King Abdullah of Saudi Arabia has been welcomed ceremonially to Britain by the Queen, amid burgeoning controversy over the Middle Eastern ruler's stay.
The Queen greeted him on Horseguard's Parade at the start of his first visit to the UK in 20 years.
The Lib Dems and some charities said the visit should not take place because of the kingdom's human rights record.
King Abdullah's remarks about the 7 July terror attacks have heightened the controversy surrounding the trip.
The Foreign Office was forced to rebut his claims that Saudi authorities had provided information which could have prevented the London bombing atrocities.
Convoy of limousines
Prime Minister Gordon Brown, Home Secretary Jacqui Smith and Minister for the Middle East Kim Howells joined dignitaries to welcome the king as he arrived at the central London parade ground with the Prince of Wales.
The head of the Metropolitan Police, Sir Ian Blair, who led the force through the London terror attacks of 2005, also greeted the king with a handshake and a smile.
The king reviewed a guard of honour before heading to Buckingham Palace in carriages.
After lunch with the Queen and the Duke of Edinburgh, the king was shown a specially created exhibition of Saudi items from the Royal Collection.
He examined a large 15th century Koran, given to Queen Victoria in 1898, and a diamond-encrusted gold sword presented to King George VI by King Ibn Saud in 1943.
The Queen also showed King Abdullah pictures of one of her racing horses, Banknote, which is descended from a Saudi gift horse.
On Tuesday evening, the Queen will host a state banquet attended by more than 170 people, in which both she and the king will make speeches.
The prime minister will be there, accompanied by wife Sarah, and dressed in white tie and tails.
Mr Brown declined to wear the official uniform of coat tails and white bow tie at the Mansion House dinner in June, but for this event his spokesman said he would "abide by the dress code".
BBC security correspondent Frank Gardner said six planes brought the king and his huge entourage to Heathrow airport.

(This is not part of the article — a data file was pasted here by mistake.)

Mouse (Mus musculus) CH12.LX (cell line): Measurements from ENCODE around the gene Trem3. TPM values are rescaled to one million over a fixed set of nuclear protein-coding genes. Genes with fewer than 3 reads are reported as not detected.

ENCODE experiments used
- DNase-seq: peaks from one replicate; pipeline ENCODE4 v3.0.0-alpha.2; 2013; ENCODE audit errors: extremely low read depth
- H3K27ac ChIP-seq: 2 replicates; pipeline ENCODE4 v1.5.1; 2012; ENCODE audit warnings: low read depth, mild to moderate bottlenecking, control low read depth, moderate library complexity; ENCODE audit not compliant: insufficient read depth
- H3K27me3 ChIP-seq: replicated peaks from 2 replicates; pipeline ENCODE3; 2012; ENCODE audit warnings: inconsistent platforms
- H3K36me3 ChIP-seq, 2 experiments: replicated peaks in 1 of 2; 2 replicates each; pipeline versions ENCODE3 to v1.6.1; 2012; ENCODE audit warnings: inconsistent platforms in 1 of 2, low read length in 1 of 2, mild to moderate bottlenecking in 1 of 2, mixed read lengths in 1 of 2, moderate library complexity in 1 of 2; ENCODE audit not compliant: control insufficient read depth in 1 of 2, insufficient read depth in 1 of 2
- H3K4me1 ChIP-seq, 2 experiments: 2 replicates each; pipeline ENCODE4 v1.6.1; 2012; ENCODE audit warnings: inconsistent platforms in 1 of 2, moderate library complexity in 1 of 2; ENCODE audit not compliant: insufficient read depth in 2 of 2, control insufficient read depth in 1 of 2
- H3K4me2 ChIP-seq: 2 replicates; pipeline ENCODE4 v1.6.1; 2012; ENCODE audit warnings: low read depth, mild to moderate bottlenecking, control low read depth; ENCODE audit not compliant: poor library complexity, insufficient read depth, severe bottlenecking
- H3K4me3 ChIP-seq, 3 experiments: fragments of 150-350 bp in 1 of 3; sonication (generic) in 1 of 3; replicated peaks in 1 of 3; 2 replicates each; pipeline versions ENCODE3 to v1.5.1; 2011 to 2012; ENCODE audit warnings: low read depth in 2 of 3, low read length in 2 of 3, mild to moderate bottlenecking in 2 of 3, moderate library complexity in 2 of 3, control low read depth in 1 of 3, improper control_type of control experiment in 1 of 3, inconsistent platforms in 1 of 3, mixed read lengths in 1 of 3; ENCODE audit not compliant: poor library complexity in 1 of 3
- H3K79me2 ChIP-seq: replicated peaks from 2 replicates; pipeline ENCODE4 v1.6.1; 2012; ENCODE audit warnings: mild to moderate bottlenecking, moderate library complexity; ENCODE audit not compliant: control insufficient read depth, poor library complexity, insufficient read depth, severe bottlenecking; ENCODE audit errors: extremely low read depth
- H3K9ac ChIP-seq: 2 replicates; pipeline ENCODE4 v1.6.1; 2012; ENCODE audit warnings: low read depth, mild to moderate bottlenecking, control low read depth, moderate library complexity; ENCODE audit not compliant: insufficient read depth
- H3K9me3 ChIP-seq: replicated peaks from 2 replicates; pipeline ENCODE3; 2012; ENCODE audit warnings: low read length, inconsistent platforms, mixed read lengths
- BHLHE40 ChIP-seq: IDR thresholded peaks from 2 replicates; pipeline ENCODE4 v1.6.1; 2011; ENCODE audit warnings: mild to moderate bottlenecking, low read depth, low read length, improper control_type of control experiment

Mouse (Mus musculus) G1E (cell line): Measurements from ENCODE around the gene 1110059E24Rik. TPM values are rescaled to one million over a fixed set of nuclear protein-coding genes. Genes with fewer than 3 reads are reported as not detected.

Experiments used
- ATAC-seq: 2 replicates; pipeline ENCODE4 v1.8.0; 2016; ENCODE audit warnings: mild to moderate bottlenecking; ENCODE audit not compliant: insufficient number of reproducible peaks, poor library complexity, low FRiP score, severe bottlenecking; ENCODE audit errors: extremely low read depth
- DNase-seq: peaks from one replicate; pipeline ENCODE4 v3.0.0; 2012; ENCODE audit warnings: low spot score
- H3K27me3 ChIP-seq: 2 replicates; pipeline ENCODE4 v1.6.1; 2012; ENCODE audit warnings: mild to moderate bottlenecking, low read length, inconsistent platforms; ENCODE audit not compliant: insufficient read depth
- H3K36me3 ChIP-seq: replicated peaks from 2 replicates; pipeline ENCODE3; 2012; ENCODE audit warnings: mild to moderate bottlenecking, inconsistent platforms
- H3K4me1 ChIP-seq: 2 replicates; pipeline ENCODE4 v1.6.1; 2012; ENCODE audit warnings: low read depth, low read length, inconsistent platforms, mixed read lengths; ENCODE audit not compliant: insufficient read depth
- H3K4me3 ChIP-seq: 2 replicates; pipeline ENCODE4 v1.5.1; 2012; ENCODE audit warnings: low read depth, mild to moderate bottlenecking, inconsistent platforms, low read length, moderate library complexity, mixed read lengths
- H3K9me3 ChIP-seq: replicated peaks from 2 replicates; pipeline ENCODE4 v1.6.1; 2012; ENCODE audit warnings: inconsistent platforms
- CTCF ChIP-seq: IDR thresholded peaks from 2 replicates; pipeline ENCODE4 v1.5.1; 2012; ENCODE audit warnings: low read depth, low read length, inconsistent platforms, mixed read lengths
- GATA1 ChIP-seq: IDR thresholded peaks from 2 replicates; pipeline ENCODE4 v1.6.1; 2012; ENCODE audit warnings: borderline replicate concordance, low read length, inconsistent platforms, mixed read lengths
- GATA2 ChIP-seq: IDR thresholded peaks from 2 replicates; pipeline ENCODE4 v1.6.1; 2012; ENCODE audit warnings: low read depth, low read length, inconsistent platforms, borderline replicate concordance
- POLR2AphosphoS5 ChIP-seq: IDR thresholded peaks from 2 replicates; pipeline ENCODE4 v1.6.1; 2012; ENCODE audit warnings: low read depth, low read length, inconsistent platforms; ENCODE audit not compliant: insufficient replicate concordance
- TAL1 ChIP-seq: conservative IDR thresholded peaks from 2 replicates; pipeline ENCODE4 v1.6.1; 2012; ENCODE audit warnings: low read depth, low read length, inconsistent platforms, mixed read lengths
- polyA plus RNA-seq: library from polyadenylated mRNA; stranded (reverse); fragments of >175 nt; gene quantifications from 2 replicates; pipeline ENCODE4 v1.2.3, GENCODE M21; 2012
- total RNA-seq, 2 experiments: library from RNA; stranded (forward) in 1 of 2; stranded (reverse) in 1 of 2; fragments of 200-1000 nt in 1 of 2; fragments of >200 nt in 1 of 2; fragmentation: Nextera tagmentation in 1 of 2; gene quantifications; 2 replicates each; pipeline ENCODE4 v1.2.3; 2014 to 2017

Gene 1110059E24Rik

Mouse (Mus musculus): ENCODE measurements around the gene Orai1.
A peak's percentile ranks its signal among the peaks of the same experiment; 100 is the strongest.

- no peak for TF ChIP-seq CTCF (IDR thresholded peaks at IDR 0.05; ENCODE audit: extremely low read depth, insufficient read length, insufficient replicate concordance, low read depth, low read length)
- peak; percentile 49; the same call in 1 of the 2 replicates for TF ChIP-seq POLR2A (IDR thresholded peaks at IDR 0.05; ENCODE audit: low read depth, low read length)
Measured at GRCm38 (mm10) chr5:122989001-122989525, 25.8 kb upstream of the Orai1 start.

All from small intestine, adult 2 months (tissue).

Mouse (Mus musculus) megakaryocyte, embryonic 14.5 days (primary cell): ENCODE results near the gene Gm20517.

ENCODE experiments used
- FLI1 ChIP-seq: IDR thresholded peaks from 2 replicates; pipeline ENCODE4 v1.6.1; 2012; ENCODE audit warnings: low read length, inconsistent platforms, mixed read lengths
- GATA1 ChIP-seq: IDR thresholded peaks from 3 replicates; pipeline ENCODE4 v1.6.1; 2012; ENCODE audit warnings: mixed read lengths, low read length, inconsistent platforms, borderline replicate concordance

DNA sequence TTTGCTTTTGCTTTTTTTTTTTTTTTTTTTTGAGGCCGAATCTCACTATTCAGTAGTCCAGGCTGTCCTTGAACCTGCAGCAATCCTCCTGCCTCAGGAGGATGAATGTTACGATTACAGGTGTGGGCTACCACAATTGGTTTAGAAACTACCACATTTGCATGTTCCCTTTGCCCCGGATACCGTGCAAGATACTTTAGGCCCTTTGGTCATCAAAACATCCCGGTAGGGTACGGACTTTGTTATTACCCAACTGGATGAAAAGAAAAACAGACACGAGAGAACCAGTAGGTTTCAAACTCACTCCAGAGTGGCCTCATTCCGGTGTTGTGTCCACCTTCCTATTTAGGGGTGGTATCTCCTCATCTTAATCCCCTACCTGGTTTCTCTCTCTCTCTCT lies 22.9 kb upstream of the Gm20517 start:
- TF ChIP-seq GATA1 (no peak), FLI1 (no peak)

It took three hours for all the luggage to be unloaded while a convoy of 84 limousines drove the party into London, our correspondent said.
Among them were 23 personal advisors who are staying at Buckingham Palace and more than 400 aides who are spilling out into London hotels, he added.
Around 100 human rights and anti-arms trade activists jeered and shouted "shame on you" as the royal procession passed along The Mall in central London.
Human rights activist Peter Tatchell said it was "incredible hypocrisy" for ministers to condemn the Burmese and Zimbabwean regimes while saying nothing about human rights abuses in Saudi Arabia.
He said: "It just shows oil and arms sales seem to have bought the government's silence. "
On Monday, Foreign Office minister Kim Howells called for Britain and Saudi Arabia to work more closely together, despite their differences.
He said the two states could unite around their "shared values".
Acting Liberal Democrat leader Vince Cable said he was boycotting the state visit, while backbench Labour MPs are planning to join human right demonstrators at a protest outside the Saudi embassy on Wednesday.
Downing Street has insisted the government would continue to raise the issue with the Saudi delegation during the week, but said it would not "dominate" talks.
During his visit, the king will also meet Prince Charles to discuss the Prince's Trust and will attend a banquet hosted by the Lord Mayor at the Guildhall, before returning home on Thursday.